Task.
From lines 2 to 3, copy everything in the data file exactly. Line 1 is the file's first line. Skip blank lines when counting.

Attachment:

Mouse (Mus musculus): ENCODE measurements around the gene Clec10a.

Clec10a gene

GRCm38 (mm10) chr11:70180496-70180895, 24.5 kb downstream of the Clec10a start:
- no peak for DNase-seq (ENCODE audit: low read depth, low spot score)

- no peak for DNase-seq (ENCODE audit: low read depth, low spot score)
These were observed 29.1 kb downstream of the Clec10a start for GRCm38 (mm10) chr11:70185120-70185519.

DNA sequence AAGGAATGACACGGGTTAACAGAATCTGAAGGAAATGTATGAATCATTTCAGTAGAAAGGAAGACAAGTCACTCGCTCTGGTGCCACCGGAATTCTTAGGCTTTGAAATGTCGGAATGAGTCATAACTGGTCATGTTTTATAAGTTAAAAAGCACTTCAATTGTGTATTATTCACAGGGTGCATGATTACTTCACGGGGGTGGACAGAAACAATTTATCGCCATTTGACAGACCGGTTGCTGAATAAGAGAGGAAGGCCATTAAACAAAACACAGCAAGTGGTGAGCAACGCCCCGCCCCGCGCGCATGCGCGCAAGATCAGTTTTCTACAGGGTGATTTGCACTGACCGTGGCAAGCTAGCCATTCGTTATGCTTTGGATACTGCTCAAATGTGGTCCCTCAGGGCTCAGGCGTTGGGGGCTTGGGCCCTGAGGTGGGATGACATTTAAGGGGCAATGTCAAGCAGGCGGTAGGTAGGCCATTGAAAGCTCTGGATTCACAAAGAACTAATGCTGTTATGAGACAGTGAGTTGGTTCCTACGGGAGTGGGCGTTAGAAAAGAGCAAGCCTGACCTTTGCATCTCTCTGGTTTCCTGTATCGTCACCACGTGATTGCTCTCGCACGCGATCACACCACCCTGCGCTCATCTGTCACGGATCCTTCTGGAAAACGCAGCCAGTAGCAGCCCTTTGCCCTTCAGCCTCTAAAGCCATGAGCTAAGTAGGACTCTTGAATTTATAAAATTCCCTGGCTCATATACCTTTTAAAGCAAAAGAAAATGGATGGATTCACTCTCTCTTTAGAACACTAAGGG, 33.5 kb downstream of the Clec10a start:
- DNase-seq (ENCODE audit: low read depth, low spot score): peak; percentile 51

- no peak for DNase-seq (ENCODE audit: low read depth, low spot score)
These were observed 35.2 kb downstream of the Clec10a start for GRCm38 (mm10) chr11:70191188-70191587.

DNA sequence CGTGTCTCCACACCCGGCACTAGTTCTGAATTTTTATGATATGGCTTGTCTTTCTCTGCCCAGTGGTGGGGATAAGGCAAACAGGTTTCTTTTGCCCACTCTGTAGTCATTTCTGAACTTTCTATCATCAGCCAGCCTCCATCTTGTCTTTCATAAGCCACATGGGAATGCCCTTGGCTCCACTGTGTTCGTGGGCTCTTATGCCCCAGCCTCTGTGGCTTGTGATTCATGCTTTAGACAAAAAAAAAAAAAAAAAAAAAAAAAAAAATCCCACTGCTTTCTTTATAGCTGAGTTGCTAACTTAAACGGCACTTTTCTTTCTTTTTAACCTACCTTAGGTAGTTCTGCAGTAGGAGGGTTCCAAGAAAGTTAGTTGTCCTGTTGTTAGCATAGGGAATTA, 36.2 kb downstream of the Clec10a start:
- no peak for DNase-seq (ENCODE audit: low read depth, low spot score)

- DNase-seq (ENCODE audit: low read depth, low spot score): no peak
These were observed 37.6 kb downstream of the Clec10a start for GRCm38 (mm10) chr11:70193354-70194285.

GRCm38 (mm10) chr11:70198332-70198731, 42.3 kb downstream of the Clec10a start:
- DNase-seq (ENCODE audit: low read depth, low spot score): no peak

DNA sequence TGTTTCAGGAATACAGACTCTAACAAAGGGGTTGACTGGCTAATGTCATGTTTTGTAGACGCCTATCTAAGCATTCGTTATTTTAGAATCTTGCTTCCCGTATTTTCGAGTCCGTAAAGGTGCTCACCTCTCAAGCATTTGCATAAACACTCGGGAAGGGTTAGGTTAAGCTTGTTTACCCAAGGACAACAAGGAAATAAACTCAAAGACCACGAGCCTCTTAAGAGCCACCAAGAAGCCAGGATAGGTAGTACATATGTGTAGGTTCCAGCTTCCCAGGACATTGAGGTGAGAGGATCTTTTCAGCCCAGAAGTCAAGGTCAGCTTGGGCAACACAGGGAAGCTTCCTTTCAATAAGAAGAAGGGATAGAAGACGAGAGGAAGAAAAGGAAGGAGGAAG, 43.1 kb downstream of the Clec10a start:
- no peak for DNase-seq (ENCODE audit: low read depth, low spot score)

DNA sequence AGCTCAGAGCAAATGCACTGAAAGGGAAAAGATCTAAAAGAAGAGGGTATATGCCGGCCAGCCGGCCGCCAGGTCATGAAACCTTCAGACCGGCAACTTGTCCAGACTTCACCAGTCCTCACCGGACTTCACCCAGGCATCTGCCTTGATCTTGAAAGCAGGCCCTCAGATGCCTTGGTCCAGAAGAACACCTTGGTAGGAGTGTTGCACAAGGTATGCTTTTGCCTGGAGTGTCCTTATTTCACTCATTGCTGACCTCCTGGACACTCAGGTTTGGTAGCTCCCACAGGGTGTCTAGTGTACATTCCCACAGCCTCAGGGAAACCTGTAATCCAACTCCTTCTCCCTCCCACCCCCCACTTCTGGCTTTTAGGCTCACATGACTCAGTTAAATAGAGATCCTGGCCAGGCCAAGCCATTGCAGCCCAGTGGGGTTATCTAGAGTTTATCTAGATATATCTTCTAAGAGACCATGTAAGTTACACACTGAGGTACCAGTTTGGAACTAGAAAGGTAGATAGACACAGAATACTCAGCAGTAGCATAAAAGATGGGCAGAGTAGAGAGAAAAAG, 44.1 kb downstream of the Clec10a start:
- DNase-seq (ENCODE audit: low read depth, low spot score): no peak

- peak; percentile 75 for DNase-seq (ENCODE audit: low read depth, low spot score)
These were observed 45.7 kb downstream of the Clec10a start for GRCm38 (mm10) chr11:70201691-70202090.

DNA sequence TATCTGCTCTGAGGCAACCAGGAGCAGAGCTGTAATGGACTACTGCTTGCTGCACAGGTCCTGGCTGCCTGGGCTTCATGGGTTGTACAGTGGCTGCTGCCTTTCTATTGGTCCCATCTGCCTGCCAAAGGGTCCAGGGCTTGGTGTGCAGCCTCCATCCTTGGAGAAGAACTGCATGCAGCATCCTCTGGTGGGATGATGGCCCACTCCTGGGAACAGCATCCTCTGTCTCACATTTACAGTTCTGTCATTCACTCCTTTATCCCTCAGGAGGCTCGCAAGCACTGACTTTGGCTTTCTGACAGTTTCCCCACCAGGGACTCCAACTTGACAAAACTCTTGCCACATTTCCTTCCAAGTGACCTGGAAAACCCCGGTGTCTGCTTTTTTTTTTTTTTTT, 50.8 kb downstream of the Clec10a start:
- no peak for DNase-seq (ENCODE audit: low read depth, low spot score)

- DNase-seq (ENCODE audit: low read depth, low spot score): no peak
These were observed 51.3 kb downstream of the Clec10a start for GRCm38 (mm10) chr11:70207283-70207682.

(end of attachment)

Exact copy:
Clec10a gene

GRCm38 (mm10) chr11:70180496-70180895, 24.5 kb downstream of the Clec10a start: